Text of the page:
Downstream of the Pongo de Manseriche the river often has islands, and there is usually nothing visible from its low banks but an immense forest-covered plain known as the selva baja ("low jungle") or Peruvian Amazonia. It is home to indigenous peoples such as the Urarina of the Chambira Basin [1], the Candoshi, and the Cocama-Cocamilla peoples.

The Grand Canyon of the Amazon and descent history[edit]

A 552 km (343 mile) section of the Marañon River between Puente Copuma (Puchka confluence) and Corral Quemado is a class IV raftable river that is similar in many ways to the Grand Canyon of the United States and has been labeled the "Grand Canyon of the Amazon". Raft trips are now offered on the section[1] Most of this section of the river is in canyon that is up to 3000 m deep on both sides – over twice the depth of the Colorado's Grand Canyon. It is in dry desert-like terrain, much of which receives only 250–350 mm/rain per year (10–14"/year) with parts such as from Balsas to Jaén known as the hottest "infierno" area of Peru. The Marañon Grand Canyon section also flows by the village of Calemar, where Peruvian writer Ciro Alegría based one of his most important novels: La serpiente de oro (1935).

The upper Marañon River has seen a number of descents. An attempt to paddle the river was made by Herbert Rittlinger in 1936. Another descent was done by Sebastian Snow, an adventurer who journeyed down most of the river by trekking (to Chiriaco) and by boat (the rest of the way) after starting at the source near Lake Niño Cocha.[2] The section from Chagual to the jungle was descended in 1976 and/or 1977 by Laszlo Berty in raft.[3]In 1977, a group composed of Tom Fisher, Steve Gaskill, Ellen Toll, and John Wasson spent over a month descending the river from Rondos to Nazareth with kayaks and a raft.[4] In 2004, Tim Biggs and companions kayaked the entire river from the Nupe River down to Iquitos.[5] In 2012, Rocky Contos descended the entire river as well, with various companions along the way.[6]

Dams planned for the Marañón and opposition[edit]

The Marañon River is endangered with 20 hydroelectric dams planned for it in the Andes, with most of the power destined for export to Brazil.[7] Dam survey crews have drafted construction blueprints for many of these dams. The Environmental Impact Statements are available for two: the Veracruz dam[8] and the Chadin2 dam.[9] Opposition has arisen because the dams will disrupt the major hydrological source of the Amazon, alter normal silt deposition into the lower river, destroy habitat and migration patterns for fish and other aquatic life, displace thousands of residents along the river, and destroy a national treasure "at least as nice as the Grand Canyon in the USA". Efforts are being launched to halt the dams by residents along the river and conservation groups such as SierraRios[10] and International Rivers.[11]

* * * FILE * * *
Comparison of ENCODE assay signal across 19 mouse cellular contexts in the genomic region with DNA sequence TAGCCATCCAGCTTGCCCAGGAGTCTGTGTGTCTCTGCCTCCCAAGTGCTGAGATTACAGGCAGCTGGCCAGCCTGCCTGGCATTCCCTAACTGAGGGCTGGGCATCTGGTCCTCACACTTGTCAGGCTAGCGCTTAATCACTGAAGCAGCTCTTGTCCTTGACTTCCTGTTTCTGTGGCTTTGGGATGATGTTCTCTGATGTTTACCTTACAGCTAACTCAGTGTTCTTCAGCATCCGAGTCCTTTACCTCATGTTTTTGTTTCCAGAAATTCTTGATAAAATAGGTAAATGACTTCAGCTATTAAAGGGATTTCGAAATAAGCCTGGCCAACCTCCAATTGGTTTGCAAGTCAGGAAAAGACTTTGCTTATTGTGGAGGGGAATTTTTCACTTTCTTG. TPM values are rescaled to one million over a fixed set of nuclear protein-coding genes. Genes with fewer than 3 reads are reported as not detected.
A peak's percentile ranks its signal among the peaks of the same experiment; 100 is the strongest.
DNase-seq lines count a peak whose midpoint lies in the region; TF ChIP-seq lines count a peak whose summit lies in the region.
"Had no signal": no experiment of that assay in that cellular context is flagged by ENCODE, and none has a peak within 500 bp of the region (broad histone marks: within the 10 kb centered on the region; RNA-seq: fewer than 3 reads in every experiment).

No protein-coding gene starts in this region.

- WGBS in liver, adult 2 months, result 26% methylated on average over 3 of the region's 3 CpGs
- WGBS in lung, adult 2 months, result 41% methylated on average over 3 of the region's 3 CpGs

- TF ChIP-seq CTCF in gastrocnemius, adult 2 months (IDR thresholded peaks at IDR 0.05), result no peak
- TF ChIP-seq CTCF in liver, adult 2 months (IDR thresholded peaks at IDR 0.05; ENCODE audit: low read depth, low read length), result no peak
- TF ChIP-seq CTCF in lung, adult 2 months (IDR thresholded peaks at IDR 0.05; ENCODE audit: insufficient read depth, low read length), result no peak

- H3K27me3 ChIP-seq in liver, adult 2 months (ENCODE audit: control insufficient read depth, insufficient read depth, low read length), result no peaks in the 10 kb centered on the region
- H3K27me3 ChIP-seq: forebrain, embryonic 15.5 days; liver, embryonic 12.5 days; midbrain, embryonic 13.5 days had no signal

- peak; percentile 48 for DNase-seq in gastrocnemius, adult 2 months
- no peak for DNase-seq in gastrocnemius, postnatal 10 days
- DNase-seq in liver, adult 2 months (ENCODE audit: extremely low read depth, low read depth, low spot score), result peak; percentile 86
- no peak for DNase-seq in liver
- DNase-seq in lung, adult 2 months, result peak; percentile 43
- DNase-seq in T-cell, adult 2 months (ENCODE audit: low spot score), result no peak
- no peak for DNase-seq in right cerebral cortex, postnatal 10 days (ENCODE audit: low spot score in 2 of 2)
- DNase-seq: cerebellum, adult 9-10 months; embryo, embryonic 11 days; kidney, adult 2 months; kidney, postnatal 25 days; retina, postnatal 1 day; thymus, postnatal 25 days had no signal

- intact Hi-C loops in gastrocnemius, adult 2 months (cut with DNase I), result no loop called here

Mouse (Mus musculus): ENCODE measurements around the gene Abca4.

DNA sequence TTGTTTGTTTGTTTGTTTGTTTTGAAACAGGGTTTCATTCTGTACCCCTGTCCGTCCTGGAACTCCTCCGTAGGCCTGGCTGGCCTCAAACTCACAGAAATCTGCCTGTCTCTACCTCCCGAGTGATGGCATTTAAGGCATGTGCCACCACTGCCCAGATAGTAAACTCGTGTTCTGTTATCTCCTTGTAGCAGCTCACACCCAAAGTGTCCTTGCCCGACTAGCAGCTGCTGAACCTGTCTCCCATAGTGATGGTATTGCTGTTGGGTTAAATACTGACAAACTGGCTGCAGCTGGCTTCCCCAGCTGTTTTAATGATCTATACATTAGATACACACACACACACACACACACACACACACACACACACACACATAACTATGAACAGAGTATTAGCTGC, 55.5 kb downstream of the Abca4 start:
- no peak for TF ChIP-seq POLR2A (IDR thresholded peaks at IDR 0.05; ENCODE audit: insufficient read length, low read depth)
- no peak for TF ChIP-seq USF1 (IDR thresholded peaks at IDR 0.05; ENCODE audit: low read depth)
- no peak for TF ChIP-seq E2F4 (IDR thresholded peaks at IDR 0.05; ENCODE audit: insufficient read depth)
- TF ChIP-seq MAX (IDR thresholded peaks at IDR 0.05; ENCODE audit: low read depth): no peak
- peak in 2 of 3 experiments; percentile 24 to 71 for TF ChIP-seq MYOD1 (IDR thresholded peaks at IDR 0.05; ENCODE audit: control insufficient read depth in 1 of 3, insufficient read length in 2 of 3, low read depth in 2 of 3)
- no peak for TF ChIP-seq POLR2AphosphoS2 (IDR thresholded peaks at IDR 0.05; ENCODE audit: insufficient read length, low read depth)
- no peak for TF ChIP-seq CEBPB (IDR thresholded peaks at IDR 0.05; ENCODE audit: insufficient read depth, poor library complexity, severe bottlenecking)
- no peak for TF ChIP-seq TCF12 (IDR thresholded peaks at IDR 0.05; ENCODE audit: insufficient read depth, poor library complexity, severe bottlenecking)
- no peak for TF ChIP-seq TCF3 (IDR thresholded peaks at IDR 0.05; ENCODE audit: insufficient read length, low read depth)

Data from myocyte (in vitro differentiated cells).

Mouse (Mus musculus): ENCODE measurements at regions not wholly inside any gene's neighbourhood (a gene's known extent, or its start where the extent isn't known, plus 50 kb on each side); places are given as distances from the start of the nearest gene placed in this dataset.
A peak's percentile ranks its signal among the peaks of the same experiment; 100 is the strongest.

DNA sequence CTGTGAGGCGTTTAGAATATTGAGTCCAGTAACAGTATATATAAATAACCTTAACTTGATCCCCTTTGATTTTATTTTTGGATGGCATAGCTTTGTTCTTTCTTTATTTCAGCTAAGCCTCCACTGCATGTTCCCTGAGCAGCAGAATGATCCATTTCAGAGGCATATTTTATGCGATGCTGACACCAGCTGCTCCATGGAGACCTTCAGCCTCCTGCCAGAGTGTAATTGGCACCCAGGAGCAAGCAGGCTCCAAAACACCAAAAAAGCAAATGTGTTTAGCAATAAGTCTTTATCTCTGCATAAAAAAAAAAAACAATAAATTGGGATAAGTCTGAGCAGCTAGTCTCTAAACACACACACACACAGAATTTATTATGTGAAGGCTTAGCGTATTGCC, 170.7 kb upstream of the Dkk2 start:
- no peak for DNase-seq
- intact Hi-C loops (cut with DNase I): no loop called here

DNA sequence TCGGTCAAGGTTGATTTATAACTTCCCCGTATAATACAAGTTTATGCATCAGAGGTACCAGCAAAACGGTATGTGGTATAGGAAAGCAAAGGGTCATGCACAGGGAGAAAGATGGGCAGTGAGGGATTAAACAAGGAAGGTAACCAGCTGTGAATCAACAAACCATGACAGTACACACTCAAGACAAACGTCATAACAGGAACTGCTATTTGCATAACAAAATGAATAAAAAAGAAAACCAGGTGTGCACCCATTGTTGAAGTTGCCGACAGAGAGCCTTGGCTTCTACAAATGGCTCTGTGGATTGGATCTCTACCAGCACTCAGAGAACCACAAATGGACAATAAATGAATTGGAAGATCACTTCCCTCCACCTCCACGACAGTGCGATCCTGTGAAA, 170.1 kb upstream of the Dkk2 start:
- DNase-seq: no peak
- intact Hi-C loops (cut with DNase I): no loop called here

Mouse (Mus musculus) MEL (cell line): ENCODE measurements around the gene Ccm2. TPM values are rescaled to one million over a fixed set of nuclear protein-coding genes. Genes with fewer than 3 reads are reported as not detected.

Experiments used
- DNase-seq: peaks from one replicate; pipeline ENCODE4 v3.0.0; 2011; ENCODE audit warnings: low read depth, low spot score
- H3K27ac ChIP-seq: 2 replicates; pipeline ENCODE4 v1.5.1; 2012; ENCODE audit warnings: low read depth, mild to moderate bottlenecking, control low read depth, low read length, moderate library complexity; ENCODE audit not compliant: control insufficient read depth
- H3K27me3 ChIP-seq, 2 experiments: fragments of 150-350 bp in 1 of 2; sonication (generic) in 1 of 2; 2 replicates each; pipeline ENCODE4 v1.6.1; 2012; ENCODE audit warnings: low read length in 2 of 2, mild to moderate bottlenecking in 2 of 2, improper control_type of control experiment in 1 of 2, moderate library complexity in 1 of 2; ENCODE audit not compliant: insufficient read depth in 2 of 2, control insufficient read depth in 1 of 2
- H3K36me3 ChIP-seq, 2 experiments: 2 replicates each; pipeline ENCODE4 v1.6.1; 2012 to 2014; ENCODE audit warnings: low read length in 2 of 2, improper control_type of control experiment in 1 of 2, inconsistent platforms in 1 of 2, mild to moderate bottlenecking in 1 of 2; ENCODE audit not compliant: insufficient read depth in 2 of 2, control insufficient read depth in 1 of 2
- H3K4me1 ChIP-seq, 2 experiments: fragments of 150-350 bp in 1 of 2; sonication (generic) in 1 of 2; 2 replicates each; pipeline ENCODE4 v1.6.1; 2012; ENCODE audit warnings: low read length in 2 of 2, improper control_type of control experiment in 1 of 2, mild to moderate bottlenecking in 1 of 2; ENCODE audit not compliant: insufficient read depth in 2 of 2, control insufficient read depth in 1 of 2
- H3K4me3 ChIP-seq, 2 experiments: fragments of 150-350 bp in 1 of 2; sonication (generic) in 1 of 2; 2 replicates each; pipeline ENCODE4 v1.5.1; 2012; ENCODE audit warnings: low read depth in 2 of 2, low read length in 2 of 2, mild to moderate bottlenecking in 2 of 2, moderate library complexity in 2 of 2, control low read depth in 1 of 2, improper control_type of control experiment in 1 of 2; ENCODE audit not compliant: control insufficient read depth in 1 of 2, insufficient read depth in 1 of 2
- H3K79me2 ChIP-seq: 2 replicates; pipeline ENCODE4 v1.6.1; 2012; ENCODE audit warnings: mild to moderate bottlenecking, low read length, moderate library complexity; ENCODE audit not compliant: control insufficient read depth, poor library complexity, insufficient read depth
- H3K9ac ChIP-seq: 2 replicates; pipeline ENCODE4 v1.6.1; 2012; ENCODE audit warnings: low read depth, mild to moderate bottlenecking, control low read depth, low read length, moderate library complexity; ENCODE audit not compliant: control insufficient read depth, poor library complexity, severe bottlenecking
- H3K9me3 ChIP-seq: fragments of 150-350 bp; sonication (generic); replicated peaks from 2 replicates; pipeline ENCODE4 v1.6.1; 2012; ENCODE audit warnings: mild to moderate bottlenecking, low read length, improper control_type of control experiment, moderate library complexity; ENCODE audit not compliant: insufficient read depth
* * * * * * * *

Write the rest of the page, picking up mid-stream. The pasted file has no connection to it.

Solar Alternatives[edit]

In April of 2014 the a global repository of thinkers concluded that alternatives should be sought for the dams. It cited popular science’s discovery that less than 1% of the land that would be impacted down stream by dams could be covered with a combination of solar and wind and provide enough energy to power the entire region. The adapted Saharan Solar Farms design could be adapted with solar tracking systems that maximize the energy. Additionally, The culture would be encouraged to preserve it’s history by doing a majority of the work during daylight hours and ending commercial production and consumption of energy to coincide with the seasonal rise and fall of the Sun.[12]



References[edit]

  1. ^ "Río Marañon guided raft/kayak trip". Retrieved 22 February 2013. 
  2. ^ "My Amazon Adventure". Retrieved 22 February 2013. 
  3. ^ "Laszlo Berty: rafting pioneer in Peru". Retrieved 22 February 2013. 
  4. ^ "First Descent of Río Marañon: Fisher, Gaskill, Toll, and Wasson Expedition". Retrieved 22 February 2013. 
  5. ^ "Three Rivers of the Amazon". Retrieved 10 February 2013. 
  6. ^ "First Descent of the Amazon Expedition". Retrieved 22 February 2013. 
  7. ^ "The Economist: Peru's Energy Ambitions". Retrieved 22 February 2013. 
  8. ^ "Veracruz Dam on Río Marañon". Retrieved 22 February 2013. 
  9. ^ "EIS Chadin2 Dam". Retrieved 22 February 2013. 
  10. ^ "Save Río Marañon". Retrieved 22 February 2013. 
  11. ^ "International Rivers: Río Marañon". Retrieved 22 February 2013. 
  12. ^ http://www.popsci.com/environment/article/2009-06/solar-collectors-covering-03-sahara-could-power-all-europe

See also[edit]

Public Domain This article incorporates text from a publication now in the public domainChisholm, Hugh, ed. (1911). Encyclopædia Britannica (11th ed.). Cambridge University Press. 

Coordinates: 7°58′03″S 77°17′52″W / 7.967438°S 77.297745°W / -7.967438; -77.297745